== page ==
In the fall, the end of sweet corn season overlaps ever so briefly with the appearance of wild, wonderful chanterelle mushrooms (Cantharellus cibarius). The mushrooms, with their incredible golden-orange color, springy texture and subtly earthy taste, to me are always worth a once-yearly splurge. I get just enough to make a side dish and figure my kid won’t eat more than one or two bites, if that, so it doesn’t end up costing too much.
Not being the most creative of cooks, I usually use the same recipe each year, from Alice Waters’ “Chez Pannisse Vegetables.” I probably don’t need to explain who Alice Waters is or how she has transformed the dialog in this country about where we get our food and how it’s produced. But I will say that some of her other cookbooks have seemed daunting to me, with multiple hard-to-find ingredients and long preparation times. This one just addresses vegetables and has mostly fairly simple recipes, and a few per veggie to choose from (it would be a great one to pick up for those of you with CSA boxes that come with challenging contents like sorrel, amaranth greens, parsnips, etc). Often the recipes are just suggestions of ingredients and general cooking advice, with no measurements per se or exact cooking times. I’m not very used to this kind of method but at least in the mushrooms’ case, it seems to work out pretty well.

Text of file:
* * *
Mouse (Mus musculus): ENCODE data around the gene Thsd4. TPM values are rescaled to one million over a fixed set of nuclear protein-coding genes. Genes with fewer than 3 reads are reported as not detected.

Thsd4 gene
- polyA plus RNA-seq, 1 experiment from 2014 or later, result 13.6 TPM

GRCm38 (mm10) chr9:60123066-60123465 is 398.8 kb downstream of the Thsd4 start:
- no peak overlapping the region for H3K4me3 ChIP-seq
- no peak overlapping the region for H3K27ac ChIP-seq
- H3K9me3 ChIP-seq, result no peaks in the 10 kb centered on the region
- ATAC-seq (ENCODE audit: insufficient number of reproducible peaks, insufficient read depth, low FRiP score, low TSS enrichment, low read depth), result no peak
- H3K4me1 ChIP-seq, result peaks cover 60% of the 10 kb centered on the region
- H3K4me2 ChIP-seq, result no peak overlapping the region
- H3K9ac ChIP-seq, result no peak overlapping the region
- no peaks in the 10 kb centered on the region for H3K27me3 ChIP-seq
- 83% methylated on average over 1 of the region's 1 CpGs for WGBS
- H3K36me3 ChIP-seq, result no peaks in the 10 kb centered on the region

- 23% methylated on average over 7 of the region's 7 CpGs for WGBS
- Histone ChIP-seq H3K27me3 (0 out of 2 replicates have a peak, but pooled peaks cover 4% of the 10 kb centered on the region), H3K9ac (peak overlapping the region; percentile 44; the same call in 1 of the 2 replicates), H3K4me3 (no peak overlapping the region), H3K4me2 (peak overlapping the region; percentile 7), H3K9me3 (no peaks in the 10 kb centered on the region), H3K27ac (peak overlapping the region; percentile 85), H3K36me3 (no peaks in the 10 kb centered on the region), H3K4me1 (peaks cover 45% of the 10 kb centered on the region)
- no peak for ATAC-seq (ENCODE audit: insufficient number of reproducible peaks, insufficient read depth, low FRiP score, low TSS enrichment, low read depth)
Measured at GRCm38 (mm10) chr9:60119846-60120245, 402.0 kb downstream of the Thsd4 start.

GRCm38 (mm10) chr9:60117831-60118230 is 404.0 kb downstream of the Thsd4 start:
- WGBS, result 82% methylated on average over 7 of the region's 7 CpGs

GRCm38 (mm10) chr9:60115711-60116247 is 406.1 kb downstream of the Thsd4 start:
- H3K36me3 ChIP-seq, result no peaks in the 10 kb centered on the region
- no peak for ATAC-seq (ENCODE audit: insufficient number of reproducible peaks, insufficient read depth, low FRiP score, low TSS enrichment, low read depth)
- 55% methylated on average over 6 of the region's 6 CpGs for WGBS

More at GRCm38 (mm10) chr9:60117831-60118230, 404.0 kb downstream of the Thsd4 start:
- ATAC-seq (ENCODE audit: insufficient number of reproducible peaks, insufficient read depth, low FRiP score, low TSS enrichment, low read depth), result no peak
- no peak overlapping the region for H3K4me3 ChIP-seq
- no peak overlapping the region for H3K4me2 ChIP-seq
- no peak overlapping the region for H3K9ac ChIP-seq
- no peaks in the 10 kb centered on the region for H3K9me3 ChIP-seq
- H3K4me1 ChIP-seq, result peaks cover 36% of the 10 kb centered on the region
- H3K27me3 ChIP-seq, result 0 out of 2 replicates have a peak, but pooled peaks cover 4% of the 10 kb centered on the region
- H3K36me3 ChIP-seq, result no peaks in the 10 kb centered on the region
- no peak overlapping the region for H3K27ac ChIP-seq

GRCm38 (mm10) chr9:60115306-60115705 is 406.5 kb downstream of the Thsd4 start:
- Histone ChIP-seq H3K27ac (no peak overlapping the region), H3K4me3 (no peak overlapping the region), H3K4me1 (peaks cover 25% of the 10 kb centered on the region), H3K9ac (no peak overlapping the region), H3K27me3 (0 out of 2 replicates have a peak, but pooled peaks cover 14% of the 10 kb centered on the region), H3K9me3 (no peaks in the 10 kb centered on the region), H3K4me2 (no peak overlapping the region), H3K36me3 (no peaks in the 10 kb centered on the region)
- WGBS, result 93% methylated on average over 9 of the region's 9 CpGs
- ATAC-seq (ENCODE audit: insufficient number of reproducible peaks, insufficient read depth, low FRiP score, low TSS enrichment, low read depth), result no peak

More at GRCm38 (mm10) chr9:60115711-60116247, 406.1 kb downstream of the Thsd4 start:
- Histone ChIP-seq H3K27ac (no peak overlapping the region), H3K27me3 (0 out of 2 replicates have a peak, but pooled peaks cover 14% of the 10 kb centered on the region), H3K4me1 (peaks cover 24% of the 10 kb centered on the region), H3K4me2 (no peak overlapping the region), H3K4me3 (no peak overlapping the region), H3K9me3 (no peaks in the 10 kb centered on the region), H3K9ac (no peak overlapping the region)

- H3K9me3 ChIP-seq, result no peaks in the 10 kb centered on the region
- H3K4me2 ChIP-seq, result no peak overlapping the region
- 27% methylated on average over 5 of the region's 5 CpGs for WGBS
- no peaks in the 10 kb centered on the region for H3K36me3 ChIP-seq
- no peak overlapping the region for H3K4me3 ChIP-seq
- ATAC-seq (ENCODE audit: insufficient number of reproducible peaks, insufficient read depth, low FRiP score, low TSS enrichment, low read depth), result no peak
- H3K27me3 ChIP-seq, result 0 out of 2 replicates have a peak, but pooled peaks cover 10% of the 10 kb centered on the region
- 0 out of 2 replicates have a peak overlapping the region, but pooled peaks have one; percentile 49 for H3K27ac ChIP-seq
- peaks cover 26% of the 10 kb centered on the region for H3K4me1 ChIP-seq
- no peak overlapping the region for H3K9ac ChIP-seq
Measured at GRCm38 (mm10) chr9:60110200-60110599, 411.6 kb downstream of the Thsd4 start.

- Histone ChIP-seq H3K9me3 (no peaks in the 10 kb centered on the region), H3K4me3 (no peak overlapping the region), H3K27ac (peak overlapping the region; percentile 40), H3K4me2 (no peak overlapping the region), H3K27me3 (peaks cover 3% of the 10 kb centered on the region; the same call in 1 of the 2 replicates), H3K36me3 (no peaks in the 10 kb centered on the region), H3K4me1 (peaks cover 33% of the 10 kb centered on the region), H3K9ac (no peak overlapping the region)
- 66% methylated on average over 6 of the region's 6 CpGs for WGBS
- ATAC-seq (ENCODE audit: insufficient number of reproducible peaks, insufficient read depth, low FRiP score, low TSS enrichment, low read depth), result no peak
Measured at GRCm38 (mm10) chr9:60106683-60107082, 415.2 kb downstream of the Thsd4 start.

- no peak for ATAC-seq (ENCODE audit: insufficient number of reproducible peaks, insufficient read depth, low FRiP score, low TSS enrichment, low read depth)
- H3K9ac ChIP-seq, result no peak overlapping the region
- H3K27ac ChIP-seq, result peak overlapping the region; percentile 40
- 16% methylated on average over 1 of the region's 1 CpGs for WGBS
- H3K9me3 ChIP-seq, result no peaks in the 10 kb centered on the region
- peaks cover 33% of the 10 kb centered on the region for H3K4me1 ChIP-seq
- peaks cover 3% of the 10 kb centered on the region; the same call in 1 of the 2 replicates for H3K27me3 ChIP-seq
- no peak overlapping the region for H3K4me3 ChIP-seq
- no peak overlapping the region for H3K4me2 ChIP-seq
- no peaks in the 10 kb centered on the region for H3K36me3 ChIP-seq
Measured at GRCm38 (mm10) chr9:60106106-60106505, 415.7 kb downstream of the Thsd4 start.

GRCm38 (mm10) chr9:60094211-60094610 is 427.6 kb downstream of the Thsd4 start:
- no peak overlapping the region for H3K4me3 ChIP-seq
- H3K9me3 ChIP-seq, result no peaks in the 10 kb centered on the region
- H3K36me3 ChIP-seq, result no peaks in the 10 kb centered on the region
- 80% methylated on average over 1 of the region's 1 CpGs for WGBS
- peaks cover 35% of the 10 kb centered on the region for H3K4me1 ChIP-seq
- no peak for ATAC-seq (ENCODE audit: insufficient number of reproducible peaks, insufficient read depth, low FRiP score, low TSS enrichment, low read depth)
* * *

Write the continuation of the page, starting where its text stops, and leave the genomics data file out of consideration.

So, with full credit to Ms. Waters, here is the recipe for
Corn and Summer Chanterelles
Clean and slice some chanterelles and saute in a little butter. Season with salt and pepper. When they have begun to brown and are nearly done, add some chopped garlic and parsley, and continue cooking gently, another minute or two. Add fresh sweet corn kernels cut from the cob and a splash of water. Cook until the corn is just done, taste for seasoning, and add a nut of butter off the heat.
Oh, the parking strip connection is that I harvested the parsley from our street garden.
Here are the mushrooms, all chopped up and ready to go (next to one of my favorite recent purchases, a mushroom-shaped mushroom brush!):
This one’s size was really impressive:
Mmmm, nothing like the smell of melting butter to make you feel warm and snug on a cool fall day:
Everything’s in the pot and cooking up nicely:
I didn’t get a shot of it all finished and composed on the plates along with the fusilli con pesto e patate (using a many-hued assortment of farmers’ market potatoes my daughter picked out last week), because by that time we were hungry and my family was tired of me taking pictures of our food.
For more information about chanterelles, click here.